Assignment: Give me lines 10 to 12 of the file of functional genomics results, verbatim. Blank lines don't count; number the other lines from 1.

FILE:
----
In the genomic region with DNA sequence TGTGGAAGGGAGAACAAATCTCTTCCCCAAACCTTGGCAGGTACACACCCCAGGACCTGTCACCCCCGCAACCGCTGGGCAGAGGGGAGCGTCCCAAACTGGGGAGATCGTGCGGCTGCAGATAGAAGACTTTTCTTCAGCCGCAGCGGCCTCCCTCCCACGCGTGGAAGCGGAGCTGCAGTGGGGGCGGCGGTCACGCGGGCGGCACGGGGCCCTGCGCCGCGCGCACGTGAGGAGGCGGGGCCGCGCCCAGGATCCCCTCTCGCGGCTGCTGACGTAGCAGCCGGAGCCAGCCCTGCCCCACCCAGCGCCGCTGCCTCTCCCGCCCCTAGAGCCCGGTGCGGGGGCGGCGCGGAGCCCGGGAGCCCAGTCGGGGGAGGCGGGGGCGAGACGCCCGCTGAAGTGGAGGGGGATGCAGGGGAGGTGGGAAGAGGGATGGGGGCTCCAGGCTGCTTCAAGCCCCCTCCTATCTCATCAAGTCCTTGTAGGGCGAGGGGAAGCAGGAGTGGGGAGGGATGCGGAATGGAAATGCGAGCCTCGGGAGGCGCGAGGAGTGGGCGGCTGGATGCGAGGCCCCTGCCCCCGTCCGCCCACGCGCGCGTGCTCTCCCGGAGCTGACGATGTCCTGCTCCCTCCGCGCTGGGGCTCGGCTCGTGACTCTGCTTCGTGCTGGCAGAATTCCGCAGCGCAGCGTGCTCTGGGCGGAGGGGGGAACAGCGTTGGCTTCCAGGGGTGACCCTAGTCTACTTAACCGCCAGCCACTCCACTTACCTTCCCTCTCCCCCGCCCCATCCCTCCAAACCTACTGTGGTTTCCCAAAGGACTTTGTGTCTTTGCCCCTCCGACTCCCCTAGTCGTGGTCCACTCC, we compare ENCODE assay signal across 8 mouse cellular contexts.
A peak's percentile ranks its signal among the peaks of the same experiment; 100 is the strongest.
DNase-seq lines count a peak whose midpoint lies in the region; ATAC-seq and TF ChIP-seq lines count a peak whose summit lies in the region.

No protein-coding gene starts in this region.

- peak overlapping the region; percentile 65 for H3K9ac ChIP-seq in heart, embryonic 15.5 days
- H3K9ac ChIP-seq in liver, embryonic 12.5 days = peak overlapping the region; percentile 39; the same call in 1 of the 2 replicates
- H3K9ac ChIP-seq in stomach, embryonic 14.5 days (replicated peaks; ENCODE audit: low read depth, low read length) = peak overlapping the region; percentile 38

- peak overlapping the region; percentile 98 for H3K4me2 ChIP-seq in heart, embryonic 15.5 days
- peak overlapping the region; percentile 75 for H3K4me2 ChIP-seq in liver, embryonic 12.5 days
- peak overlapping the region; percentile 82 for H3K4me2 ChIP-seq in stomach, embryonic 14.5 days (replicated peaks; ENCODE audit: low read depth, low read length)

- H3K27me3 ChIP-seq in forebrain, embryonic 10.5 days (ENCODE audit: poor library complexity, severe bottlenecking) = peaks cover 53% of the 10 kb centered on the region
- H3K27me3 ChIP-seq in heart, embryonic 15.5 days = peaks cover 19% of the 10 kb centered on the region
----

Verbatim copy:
- peak overlapping the region; percentile 82 for H3K4me2 ChIP-seq in stomach, embryonic 14.5 days (replicated peaks; ENCODE audit: low read depth, low read length)

- H3K27me3 ChIP-seq in forebrain, embryonic 10.5 days (ENCODE audit: poor library complexity, severe bottlenecking) = peaks cover 53% of the 10 kb centered on the region
- H3K27me3 ChIP-seq in heart, embryonic 15.5 days = peaks cover 19% of the 10 kb centered on the region